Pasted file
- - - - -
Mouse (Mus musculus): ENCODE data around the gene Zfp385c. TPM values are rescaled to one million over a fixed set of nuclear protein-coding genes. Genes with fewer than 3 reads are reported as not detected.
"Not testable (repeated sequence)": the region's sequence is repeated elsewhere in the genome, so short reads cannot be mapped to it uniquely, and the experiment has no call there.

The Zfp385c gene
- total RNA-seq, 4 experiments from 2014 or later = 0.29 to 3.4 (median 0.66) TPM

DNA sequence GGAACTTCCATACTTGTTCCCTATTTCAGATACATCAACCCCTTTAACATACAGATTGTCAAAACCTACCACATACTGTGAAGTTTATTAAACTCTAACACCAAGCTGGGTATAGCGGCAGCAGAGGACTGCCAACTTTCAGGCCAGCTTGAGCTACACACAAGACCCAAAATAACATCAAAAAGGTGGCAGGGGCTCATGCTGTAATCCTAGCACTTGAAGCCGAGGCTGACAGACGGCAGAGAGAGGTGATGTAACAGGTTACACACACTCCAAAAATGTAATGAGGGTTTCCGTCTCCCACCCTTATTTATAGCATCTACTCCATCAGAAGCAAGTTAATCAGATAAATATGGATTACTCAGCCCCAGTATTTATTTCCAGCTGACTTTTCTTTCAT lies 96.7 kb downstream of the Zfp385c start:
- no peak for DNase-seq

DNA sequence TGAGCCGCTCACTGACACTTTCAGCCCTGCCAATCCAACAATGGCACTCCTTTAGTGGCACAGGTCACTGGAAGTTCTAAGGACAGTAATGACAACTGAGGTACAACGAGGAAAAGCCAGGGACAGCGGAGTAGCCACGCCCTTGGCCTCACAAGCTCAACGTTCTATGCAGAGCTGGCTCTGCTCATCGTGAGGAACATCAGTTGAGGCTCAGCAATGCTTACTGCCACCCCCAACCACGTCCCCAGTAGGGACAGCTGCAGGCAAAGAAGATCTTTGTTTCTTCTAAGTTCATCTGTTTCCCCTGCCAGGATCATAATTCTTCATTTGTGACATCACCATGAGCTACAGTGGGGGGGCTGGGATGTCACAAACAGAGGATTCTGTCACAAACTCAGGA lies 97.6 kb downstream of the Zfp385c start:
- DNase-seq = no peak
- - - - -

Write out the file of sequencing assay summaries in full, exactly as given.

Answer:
Mouse (Mus musculus): ENCODE data around the gene Zfp385c. TPM values are rescaled to one million over a fixed set of nuclear protein-coding genes. Genes with fewer than 3 reads are reported as not detected.
"Not testable (repeated sequence)": the region's sequence is repeated elsewhere in the genome, so short reads cannot be mapped to it uniquely, and the experiment has no call there.

The Zfp385c gene
- total RNA-seq, 4 experiments from 2014 or later = 0.29 to 3.4 (median 0.66) TPM

DNA sequence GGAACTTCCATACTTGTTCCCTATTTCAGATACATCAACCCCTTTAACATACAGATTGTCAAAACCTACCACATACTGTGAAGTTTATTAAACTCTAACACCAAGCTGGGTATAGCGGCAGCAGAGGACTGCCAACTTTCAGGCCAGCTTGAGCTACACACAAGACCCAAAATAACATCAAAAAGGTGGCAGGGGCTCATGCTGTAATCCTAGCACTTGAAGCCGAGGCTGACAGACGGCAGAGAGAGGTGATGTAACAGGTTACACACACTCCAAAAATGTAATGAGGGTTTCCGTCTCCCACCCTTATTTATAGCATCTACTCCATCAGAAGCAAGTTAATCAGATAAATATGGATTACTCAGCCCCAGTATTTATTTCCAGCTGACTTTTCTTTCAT lies 96.7 kb downstream of the Zfp385c start:
- no peak for DNase-seq

DNA sequence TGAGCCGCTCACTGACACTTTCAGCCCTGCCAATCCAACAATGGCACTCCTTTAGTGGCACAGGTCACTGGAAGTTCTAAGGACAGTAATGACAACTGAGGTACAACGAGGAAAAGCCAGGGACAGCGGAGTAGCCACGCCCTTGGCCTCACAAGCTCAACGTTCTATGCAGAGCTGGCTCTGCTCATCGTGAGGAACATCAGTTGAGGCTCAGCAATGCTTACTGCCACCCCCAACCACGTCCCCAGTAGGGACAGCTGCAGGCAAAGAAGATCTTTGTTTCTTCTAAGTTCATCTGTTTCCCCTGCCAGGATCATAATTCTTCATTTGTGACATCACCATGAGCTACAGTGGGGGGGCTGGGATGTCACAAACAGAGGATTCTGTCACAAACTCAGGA lies 97.6 kb downstream of the Zfp385c start:
- DNase-seq = no peak